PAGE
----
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Editors' pick: Originally published Oct. 19.

Auto thefts in the U.S. happen on a surprisingly regular basis - likely more than you think.

Data from Progressive Insurance show that more than eight vehicles are either stolen or vandalized each hour across the nation. Motorcycles and boats aren't immune from this trend, as they are among the vehicles at the top of the list for criminal theft, Progressive reports.

Calendar-wise, weekends are the worst for vehicle owners: Saturdays and Sundays are the most "active" days for vehicle thieves.

To give auto owners the upper hand on sticky-fingered auto thieves, auto experts recommend taking some direct action that, as Progressive notes, "stops thieves in their tracks."

Start with these steps:

5. Be careful at public events - Sports venues, churches, concerts, beaches, marinas, festivals and other outdoor events are juicy targets for thieves, says Todd Golling, a claims trainer at Progressive and a former Virginia state trooper. "If possible, park somewhere in full view of people, and remove all your valuables from the vehicle," Golling advises. "If you don't want it stolen, don't leave it in your vehicle or aboard your boat. A visible mobile phone or laptop is just asking for trouble."

4. Divide - and conquer - Christopher Gerhart, founder of Christopher Gerhart, LLC in
Little Rock, Ark., takes auto-theft protection seriously, and he uses one particular precaution to protect his vehicle "Separate the key fob that opens the doors from the ignition key," Gerhart advises. "That way if you lose one, you don't lose the other. If I was a thief, for a $45,000 car, it would be worth my while to pick up a stray set of keys and wander about pushing the lock/unlock button until I figured out where the vehicle was parked."

3. Prioritize key protection - Car thieves view vehicle keys as a golden opportunity, says Richard Reina, an auto expert and enthusiast with 30-plus years' experience and Product Training Director at "Thieves are not stupid; they know the easiest way to steal a car is to steal the key," Reina says. "So the number one way to prevent your car from being stolen is to protect that key." That's not always easy, as modern cars have brought about "keyless" ignitions, which only require the key to be in proximity to the car, he explains. "Now, many drivers now leave 'the key' on the dash, or in a cup holder, or in the center console, all the time," Reina notes. "It's easy to forget it's there. But those are the first places the thief will look. So, always have that key on your person, whether in your pocket, or in a purse."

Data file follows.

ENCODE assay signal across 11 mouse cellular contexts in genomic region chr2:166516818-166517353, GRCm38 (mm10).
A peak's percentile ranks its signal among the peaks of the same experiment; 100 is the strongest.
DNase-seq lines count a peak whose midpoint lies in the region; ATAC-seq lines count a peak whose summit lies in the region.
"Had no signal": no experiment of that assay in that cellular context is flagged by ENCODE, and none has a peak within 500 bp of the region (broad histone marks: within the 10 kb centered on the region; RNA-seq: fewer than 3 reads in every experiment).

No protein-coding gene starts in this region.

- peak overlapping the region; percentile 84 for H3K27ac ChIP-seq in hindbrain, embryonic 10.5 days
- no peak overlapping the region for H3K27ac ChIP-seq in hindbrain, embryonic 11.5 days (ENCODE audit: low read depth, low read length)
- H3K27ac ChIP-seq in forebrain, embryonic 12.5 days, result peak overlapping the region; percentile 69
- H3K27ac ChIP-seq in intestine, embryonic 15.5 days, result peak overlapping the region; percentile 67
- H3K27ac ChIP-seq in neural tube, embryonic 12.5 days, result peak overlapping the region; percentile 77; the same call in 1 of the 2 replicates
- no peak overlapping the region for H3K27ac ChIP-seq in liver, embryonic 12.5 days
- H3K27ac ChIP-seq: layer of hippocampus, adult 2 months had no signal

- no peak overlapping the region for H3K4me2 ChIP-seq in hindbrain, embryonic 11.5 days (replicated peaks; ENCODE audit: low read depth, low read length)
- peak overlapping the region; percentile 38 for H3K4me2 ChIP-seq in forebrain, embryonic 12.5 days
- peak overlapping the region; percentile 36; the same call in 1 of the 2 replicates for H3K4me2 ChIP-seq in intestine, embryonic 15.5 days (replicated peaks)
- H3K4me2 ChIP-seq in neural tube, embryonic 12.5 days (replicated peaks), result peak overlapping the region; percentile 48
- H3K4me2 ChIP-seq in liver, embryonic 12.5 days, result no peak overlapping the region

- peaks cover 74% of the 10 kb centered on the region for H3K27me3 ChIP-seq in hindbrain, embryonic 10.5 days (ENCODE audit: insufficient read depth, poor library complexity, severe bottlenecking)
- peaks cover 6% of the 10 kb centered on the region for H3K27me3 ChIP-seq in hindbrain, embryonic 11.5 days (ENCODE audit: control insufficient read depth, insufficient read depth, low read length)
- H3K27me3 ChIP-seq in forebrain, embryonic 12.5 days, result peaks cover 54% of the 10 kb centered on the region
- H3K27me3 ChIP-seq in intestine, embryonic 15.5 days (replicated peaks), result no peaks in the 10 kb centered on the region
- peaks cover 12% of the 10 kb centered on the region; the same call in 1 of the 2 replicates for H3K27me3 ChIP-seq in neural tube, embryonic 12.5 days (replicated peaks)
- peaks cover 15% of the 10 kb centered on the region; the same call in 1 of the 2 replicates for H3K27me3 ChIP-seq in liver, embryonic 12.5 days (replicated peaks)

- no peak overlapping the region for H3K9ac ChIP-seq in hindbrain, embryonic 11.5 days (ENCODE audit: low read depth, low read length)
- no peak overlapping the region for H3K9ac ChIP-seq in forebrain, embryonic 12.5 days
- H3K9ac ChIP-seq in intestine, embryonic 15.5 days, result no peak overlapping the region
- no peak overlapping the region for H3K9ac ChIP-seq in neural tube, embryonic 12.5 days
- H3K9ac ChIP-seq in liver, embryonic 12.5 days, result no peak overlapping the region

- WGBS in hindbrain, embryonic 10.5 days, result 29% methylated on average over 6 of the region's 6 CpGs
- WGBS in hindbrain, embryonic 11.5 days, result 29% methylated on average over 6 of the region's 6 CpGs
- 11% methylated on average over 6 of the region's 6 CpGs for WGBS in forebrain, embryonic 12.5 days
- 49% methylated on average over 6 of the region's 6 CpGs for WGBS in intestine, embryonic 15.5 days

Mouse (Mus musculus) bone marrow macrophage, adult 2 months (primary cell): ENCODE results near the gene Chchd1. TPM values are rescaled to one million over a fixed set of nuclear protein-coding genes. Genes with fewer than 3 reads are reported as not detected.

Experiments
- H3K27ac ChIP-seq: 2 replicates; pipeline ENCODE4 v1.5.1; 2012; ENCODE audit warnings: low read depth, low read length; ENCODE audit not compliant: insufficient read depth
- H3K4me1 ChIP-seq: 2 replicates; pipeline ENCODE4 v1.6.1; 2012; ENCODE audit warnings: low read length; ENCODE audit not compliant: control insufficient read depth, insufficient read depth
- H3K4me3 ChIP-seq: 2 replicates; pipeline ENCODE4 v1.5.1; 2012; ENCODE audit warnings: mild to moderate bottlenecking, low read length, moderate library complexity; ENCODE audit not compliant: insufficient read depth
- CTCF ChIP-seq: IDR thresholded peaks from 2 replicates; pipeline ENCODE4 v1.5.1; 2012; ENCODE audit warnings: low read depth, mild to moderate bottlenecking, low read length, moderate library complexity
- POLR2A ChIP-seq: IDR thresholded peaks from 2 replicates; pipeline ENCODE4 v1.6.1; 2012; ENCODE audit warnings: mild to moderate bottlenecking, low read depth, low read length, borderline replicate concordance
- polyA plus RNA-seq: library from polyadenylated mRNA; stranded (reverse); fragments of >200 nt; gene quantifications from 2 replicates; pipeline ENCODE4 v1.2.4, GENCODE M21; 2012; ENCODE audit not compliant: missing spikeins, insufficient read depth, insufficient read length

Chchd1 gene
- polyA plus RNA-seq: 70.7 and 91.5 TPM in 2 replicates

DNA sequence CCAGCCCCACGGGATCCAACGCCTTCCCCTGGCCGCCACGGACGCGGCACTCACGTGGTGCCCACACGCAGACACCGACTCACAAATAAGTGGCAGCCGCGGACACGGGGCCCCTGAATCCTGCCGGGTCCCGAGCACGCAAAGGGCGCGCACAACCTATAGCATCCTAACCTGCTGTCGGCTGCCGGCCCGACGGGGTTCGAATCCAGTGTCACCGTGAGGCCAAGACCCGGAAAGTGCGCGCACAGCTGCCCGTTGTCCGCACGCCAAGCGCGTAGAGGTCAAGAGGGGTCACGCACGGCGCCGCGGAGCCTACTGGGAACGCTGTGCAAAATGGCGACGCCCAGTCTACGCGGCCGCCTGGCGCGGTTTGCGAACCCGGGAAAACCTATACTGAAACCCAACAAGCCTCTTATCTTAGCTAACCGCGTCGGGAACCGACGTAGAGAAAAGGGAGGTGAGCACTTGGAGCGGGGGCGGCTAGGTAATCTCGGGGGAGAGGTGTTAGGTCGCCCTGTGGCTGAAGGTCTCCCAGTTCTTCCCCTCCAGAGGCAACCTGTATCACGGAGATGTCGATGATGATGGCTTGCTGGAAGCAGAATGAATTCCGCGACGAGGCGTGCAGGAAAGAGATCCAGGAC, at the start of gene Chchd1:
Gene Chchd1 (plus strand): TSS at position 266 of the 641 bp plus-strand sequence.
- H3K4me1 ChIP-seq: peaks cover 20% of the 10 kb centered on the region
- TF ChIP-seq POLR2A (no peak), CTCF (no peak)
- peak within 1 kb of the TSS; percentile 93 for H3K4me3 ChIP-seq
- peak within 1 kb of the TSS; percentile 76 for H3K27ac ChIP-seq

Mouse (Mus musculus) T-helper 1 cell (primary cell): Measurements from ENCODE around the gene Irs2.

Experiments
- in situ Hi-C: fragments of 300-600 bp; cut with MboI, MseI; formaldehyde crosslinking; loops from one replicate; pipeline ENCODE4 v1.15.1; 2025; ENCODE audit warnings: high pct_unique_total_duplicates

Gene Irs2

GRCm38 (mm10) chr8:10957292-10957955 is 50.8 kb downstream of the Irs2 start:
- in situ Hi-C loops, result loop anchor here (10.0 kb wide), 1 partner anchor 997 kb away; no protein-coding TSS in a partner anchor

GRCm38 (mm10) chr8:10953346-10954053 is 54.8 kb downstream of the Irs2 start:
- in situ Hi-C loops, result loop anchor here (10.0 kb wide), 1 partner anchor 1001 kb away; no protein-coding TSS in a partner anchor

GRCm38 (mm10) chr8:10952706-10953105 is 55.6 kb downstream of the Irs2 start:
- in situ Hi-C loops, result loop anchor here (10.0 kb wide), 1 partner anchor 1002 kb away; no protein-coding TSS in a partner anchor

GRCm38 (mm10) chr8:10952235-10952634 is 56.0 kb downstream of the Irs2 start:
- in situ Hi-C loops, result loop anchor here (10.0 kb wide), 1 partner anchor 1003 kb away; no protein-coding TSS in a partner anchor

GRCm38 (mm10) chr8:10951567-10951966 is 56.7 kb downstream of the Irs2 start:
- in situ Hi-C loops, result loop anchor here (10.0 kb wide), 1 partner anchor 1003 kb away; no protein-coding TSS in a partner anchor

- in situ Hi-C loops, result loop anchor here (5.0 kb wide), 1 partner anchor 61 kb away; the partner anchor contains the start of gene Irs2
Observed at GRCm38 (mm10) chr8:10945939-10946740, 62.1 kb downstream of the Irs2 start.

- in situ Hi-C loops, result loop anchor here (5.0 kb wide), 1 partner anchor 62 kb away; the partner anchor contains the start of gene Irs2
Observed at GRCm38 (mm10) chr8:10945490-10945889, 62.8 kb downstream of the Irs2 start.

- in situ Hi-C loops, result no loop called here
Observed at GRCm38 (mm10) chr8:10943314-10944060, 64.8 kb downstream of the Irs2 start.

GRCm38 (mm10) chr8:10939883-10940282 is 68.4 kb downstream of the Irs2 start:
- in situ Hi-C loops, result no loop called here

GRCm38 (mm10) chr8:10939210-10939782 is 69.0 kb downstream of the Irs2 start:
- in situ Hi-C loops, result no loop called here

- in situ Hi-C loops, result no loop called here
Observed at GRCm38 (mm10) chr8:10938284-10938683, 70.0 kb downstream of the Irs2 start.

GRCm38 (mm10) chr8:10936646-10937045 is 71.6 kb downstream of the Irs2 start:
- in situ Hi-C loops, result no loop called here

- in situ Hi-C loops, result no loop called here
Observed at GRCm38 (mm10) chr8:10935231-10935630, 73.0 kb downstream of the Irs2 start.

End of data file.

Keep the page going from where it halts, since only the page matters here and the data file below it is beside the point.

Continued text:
2. Stop carjackers, too - Desperate thieves will go so far as to resort to carjacking, Reina states. "As horrific as that sounds, your number one defense is to always drive with your doors locked," he says. "Many modern cars will automatically lock the doors once you reach a speed of about ten miles-per-hour. If your car doesn't do that, get in the habit of locking your doors, and teach this to the other drivers in your household."

1. Learn to drive a stick - Carla O'Neill, co-owner of O'Neill's Auto Body located in Lancaster, Pa., says learning how to drive a car with a manual transmission can significantly curb auto theft. "Some experts report that the majority of car thieves are younger than the legal driving age, meaning they have minimal driving experience." O'Neill says. "That in addition to most people in America not knowing how to drive stick, makes manual cars safer -- and in my opinion, more fun. If they don't understand how to drive it, they can't steal it."

There's no good reason American drivers should be at high-risk for auto-theft. Use some common-sense measures, and mix in a few off-beat, creative strategies to keep your vehicle safe, and keep those "sticky fingered" auto thieves off of your car's door handles.